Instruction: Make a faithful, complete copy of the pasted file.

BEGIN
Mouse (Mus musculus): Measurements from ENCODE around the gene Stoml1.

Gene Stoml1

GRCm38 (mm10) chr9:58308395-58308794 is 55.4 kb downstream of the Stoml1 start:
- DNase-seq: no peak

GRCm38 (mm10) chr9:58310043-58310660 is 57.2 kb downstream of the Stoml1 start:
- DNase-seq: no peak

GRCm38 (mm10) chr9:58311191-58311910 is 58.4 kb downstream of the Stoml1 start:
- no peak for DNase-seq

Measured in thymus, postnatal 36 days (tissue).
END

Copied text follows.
Mouse (Mus musculus): Measurements from ENCODE around the gene Stoml1.

Gene Stoml1

GRCm38 (mm10) chr9:58308395-58308794 is 55.4 kb downstream of the Stoml1 start:
- DNase-seq: no peak

GRCm38 (mm10) chr9:58310043-58310660 is 57.2 kb downstream of the Stoml1 start:
- DNase-seq: no peak

GRCm38 (mm10) chr9:58311191-58311910 is 58.4 kb downstream of the Stoml1 start:
- no peak for DNase-seq

Measured in thymus, postnatal 36 days (tissue).